Brazil Commodities Slammed As Nationwide Strike Intensifies, GDP Estimate Down 38%
- Brazil’s nationwide truck driver strike has entered its 10th day
- Key exports have been severely affected, from beef and soybeans to coffee and cars
- Bloomberg cuts GDP growth estimate from 3.2% to 2%, a decline of 37.5%
- Concessions made to truckers will cost the Brazilian government 14.4b Real (US$3.85 Billion) throughout the remainder of 2018
- Lower GDP may reduce revenue by additional 20b-25b reais, or 0.25% of GDP, could force govt to cut expenditures further by 3b-10b reais to meet 159b-real fiscal deficit target (Bloomberg)
- Brazilian oil workers began a 72-hour strike on Wednesday, and have demanded that Petrobras fire CEOP Petro Parente while permanently lowering fuel prices
- Millions of chickens have been prematurely slaughtered as feed failed to reach farmers
The situation in Brazil has gone from bad to worse, as the nationwide trucker strike has expanded into a strike by oil workers, who began a 72-hour strike on Wednesday – affecting several rigs, plants, refineries and ports in the latest challenge for state-owned oil firm Petroleo Brasileiro SA, whose shares have fallen roughly 30% in two weeks. Brazil produces approximately 2.1 million barrels of oil per day, making it Latin America’s largest producer of crude.
The oil worker strike is yet another blow to conservative President Michel Temer, as Brazil’s political climate is fiercely polarized.
Late on Tuesday, Reuters reported that Temer was considering an overhaul of a market-based fuel pricing policy at Petrobras, which could provoke even more investor flight. Temer’s office said in a Wednesday morning statement that he would preserve the policy.
The oil sector strike included workers on at least 20 oil rigs in the lucrative Campos basin of 46 operated by Petrobras, as the company is known, according to FUP, Brazil’s largest oil workers union. Petrobras said any disruption would not have an immediate major impact on its production or overall operations. –Reuters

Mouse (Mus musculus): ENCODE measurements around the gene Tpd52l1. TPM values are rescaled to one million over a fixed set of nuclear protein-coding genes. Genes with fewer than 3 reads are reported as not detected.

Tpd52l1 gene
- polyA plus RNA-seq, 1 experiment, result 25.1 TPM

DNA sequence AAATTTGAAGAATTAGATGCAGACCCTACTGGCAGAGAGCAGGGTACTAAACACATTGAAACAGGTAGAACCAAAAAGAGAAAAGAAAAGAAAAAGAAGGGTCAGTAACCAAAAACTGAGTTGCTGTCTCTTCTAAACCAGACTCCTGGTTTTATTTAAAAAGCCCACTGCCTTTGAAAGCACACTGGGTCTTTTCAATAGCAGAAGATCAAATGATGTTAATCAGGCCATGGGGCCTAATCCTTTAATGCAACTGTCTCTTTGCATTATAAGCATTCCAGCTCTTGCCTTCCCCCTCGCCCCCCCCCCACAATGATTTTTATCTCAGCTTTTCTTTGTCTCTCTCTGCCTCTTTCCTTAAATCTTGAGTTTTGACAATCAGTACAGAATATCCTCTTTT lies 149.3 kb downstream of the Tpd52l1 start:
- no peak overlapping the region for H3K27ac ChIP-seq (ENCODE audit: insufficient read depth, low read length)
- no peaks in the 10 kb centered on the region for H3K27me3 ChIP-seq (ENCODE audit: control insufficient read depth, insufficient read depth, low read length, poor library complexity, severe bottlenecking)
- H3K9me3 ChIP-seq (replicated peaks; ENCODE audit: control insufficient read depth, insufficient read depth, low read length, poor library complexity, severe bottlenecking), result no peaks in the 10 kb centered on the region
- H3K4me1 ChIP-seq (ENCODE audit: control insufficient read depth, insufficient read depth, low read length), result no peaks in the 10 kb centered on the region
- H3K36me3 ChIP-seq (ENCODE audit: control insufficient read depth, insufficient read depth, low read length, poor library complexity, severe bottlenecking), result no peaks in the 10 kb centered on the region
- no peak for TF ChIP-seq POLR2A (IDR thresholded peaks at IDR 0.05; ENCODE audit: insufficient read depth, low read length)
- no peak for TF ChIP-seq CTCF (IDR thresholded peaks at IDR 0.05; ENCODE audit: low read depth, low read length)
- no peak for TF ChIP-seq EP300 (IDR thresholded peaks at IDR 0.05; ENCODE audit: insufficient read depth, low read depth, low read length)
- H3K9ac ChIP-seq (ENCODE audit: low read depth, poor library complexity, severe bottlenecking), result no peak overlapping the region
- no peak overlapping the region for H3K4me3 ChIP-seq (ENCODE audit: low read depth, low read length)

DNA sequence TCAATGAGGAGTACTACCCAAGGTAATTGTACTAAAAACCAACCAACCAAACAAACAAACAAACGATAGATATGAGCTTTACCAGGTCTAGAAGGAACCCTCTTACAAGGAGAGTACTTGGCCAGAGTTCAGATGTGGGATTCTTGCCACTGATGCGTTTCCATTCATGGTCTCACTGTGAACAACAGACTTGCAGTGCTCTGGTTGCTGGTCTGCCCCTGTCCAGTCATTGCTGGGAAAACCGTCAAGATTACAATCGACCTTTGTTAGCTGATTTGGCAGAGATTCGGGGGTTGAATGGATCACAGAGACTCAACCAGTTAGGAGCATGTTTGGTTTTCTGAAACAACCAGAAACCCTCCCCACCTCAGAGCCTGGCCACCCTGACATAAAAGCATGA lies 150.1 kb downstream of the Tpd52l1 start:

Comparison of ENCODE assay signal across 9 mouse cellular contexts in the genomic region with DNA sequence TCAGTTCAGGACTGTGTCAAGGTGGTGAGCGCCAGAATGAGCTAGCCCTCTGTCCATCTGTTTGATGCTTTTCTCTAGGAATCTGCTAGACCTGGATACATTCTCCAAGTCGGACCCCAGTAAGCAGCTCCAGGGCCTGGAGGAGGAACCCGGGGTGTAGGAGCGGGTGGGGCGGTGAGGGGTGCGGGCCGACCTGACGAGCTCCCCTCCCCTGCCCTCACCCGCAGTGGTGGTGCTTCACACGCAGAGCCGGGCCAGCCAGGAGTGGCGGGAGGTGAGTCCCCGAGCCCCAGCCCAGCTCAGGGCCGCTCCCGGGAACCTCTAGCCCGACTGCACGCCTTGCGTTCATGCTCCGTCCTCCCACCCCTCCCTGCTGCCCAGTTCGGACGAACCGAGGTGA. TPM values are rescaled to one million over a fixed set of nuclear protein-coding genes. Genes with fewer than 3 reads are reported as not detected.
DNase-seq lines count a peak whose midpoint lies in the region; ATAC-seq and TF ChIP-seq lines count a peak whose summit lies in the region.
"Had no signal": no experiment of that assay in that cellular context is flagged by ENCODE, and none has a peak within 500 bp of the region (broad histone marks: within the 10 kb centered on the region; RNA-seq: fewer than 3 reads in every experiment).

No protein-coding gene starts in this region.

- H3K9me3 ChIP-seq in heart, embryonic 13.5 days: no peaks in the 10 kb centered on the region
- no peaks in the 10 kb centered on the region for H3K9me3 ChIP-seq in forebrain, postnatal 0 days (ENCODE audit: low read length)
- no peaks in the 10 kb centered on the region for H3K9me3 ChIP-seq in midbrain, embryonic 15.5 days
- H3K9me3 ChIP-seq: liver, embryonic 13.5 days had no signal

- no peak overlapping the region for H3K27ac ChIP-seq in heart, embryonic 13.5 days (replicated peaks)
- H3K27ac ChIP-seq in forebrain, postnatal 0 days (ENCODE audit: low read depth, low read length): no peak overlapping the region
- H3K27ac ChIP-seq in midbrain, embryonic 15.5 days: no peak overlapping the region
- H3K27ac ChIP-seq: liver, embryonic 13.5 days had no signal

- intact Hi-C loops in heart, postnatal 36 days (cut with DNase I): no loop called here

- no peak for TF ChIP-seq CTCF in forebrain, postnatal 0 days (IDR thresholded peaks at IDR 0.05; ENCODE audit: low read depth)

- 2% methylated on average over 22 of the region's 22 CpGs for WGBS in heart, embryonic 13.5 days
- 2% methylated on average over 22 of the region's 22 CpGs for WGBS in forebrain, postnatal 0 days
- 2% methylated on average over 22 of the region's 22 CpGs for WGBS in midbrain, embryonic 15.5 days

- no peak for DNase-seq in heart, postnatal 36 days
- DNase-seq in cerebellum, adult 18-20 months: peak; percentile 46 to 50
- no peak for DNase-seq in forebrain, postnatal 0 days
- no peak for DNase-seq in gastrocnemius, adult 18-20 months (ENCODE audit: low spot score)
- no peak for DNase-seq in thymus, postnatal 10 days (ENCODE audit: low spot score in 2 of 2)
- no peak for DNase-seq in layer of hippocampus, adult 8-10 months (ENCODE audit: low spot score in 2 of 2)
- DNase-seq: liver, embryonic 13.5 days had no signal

The strike has crippled virtually every major industry countrywide, while key commodities such as soybeans, beef, coffee and cars have been severely affected.
Most export terminals ran out of soybeans for shipments scheduled for Tuesday and Wednesday, Lucas Trindade de Brito, manager at export group Anec, said in a telephone interview.
Among Brazil’s 109 beef plants, 107 suspended operations and two are running below 50% of capacity, exporter group Abiec said in an email.
Exports of 40,000 tons of beef haven’t been shipped as planned, and thousands of trucks loaded with perishable products, including boned meat, are halted on roads. –Bloomberg
Alas, the strike has also triggered the premature slaughter of millions of chickens after vital feed failed to reach farmers.
The government announced Sunday that it will cut taxes on diesel fuel, while freezing the price for 60 days followed by a monthly adjustment going forward. The measures will reportedly cost around 9.5 billion reais (US$2.6 billion) through the end of the year, which led Bloomberg to cut GDP growth estimates from 3.2% to 2%.
The measures will cost about 9.5 billion reais ($2.6 billion) through the end of the year, Finance Minister Eduardo Guardia said Monday at a news conference. Part of that bill will be covered by using a government contingency fund and by erasing payroll-tax cuts enjoyed by some industries, but other, as-yet undisclosed, measures will also be required, Mr. Guardia said.
“The loss of tax revenue will need to be compensated,” he said. –WSJ
Meanwhile, as hundreds of demonstrations rage across the country, many are calling for the country to return to a dictatorship that ran for two decades until 1985.
“We need help from the military to resolve our problems in Brasília, to remove the bandits from there and to put the house in order,” said one driver, Gabriel Berestov, 44.
José Lopes, leader of the Brazilian Truck Drivers’ Association, warned on Monday that the strike movement had been hijacked. “There is a very strong group of interventionists,” he told reporters. “They are people who want to bring down the government.”
The subject ricocheted around Brazil. On Tuesday, Temer told foreign journalists he saw “zero risk” of a military intervention. His minister of institutional security, Gen Sergio Etchegoyen, said the armed forces had no intention of intervening and that the idea was a “subject from the last century”.
The theme is deeply controversial in Brazil, which lived under a military dictatorship for 21 years, during which hundreds of regime opponents were executed and thousands more tortured. –The Guardian
Around 15-20% of Brazilians support military intervention, according to Marcus Melo, professor of political science at the Federal University of Pernambuco.
“Those who are still mobilizing are militants and outliers,” he said. “We are in a situation of social convulsion.”